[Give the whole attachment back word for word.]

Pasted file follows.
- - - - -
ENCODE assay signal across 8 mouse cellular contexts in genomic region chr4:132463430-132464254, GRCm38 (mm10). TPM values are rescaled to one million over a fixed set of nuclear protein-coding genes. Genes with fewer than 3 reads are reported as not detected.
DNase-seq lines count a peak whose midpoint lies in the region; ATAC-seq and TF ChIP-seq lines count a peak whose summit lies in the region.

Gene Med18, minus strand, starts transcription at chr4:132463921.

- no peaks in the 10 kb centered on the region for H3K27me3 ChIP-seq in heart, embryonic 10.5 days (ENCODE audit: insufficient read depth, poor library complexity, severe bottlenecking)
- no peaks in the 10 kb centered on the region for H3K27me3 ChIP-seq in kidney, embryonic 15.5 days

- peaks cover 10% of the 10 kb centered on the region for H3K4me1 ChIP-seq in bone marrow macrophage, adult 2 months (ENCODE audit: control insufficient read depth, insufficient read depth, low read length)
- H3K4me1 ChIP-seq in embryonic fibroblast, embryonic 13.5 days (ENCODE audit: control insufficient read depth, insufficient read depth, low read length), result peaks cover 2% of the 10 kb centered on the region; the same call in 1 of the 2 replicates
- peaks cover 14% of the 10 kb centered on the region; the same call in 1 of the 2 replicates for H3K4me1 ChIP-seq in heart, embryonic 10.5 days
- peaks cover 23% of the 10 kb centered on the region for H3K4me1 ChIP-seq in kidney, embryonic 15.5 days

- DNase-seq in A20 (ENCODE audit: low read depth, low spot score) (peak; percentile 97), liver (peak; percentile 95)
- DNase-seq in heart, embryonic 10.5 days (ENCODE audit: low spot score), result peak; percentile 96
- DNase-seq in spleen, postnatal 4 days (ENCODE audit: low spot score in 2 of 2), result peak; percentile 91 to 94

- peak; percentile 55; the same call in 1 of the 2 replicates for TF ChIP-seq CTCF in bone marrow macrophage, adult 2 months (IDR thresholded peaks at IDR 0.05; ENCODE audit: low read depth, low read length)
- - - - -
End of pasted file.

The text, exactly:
ENCODE assay signal across 8 mouse cellular contexts in genomic region chr4:132463430-132464254, GRCm38 (mm10). TPM values are rescaled to one million over a fixed set of nuclear protein-coding genes. Genes with fewer than 3 reads are reported as not detected.
DNase-seq lines count a peak whose midpoint lies in the region; ATAC-seq and TF ChIP-seq lines count a peak whose summit lies in the region.

Gene Med18, minus strand, starts transcription at chr4:132463921.

- no peaks in the 10 kb centered on the region for H3K27me3 ChIP-seq in heart, embryonic 10.5 days (ENCODE audit: insufficient read depth, poor library complexity, severe bottlenecking)
- no peaks in the 10 kb centered on the region for H3K27me3 ChIP-seq in kidney, embryonic 15.5 days

- peaks cover 10% of the 10 kb centered on the region for H3K4me1 ChIP-seq in bone marrow macrophage, adult 2 months (ENCODE audit: control insufficient read depth, insufficient read depth, low read length)
- H3K4me1 ChIP-seq in embryonic fibroblast, embryonic 13.5 days (ENCODE audit: control insufficient read depth, insufficient read depth, low read length), result peaks cover 2% of the 10 kb centered on the region; the same call in 1 of the 2 replicates
- peaks cover 14% of the 10 kb centered on the region; the same call in 1 of the 2 replicates for H3K4me1 ChIP-seq in heart, embryonic 10.5 days
- peaks cover 23% of the 10 kb centered on the region for H3K4me1 ChIP-seq in kidney, embryonic 15.5 days

- DNase-seq in A20 (ENCODE audit: low read depth, low spot score) (peak; percentile 97), liver (peak; percentile 95)
- DNase-seq in heart, embryonic 10.5 days (ENCODE audit: low spot score), result peak; percentile 96
- DNase-seq in spleen, postnatal 4 days (ENCODE audit: low spot score in 2 of 2), result peak; percentile 91 to 94

- peak; percentile 55; the same call in 1 of the 2 replicates for TF ChIP-seq CTCF in bone marrow macrophage, adult 2 months (IDR thresholded peaks at IDR 0.05; ENCODE audit: low read depth, low read length)